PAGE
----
Here are three personal network maps for leaders drawn from an overall SNA X-ray. Pick out who you think looks  like a Co-ordinator/general manager; a domain specialist; or a potential innovation broker? (Note that the colours represent different business units).

Leader ProfilesKeep watching this space for announcements about our new ‘Personal Networking Diagnostic’ for emerging leaders.

The wilting initiative – Are you at risk?

Dying InitiativeA new corporate initiative has been established. Business sponsors are hand picked, a program office is established to manage it and the change team is driving the initiatives across the organization. But then a key person leaves and suddenly the initiative loses momentum and starts wilting.

Think about the string of initiatives that runs through organisations today like Six Sigma, Lean, Social Enterprise, Cloud, Innovation, etc. To get the organisation focused, and to get these initiatives launched, they need sponsorship and a core set of people who drive them. But all too often there is an ongoing critical dependency on the key people driving these initiatives. We only find out that sustainable change has not been achieved until the core team disbands. Initiatives are really easy to get going, but hard to embed into ‘business a usual’ and so the organisations end up being dependent on a few passionate souls to keep the momentum going.

We’d like to suggest a way to determine exactly the extent to which your initiative is reliant on a selective few, and what you can do about it.

Case Study

EngineeringdrawingOne of our clients, a relatively young organisation responsible for delivering capital projects has a project portfolio worth $3 billions. At the point of our engagement there were 13 project teams delivering large construction projects across a geographical area of almost 1,000,000 square kilometres.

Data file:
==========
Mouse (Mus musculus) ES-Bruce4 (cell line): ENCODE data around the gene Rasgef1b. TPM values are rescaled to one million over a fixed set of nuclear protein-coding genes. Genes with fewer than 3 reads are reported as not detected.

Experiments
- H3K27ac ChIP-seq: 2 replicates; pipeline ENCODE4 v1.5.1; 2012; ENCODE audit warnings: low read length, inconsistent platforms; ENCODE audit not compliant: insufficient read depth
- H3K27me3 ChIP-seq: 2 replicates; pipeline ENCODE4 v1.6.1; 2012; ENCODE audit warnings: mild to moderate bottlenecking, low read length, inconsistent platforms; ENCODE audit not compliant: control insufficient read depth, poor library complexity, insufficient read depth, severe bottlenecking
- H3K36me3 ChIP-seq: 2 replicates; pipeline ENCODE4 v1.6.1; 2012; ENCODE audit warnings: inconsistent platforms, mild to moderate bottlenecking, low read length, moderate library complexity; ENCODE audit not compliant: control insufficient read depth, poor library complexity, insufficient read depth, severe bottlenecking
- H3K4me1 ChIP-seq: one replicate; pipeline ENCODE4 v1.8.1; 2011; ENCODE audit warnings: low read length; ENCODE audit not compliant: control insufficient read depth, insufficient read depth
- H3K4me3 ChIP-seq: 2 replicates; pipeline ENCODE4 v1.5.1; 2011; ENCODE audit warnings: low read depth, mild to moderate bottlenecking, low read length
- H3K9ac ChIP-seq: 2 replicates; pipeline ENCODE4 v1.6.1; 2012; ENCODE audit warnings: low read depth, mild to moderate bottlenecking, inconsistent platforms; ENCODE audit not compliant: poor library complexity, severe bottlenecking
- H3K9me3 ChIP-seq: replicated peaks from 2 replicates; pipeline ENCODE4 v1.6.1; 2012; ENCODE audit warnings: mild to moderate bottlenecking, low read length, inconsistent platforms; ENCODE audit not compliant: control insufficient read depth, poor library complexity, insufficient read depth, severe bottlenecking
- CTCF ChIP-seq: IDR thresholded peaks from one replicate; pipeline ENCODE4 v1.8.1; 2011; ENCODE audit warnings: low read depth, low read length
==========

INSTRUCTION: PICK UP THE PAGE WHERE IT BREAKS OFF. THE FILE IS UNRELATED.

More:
The organisation knew that Organisational Change and Communication were critical elements that had not been addressed well in the past. Staff were not happy when they could read about a local project in the media before any announcements had been made internally. They knew that this needed to be addressed.

Selected staff members had been appointed to drive the adoption of a change and communications approach across all of the project teams to create a step change in planning and execution. These staff members were available to assist the project teams by creating reusable templates and act as ‘coaches’ to the project teams.

Eighteen months after the initial creation of the change management and communications program, the central team were unsure exactly how well the project teams were working with each other, and how well the central team were connecting with the project teams. A recent escalation in workload suggested that the local project teams were not drawing on each other but still heavily reliant on the central team.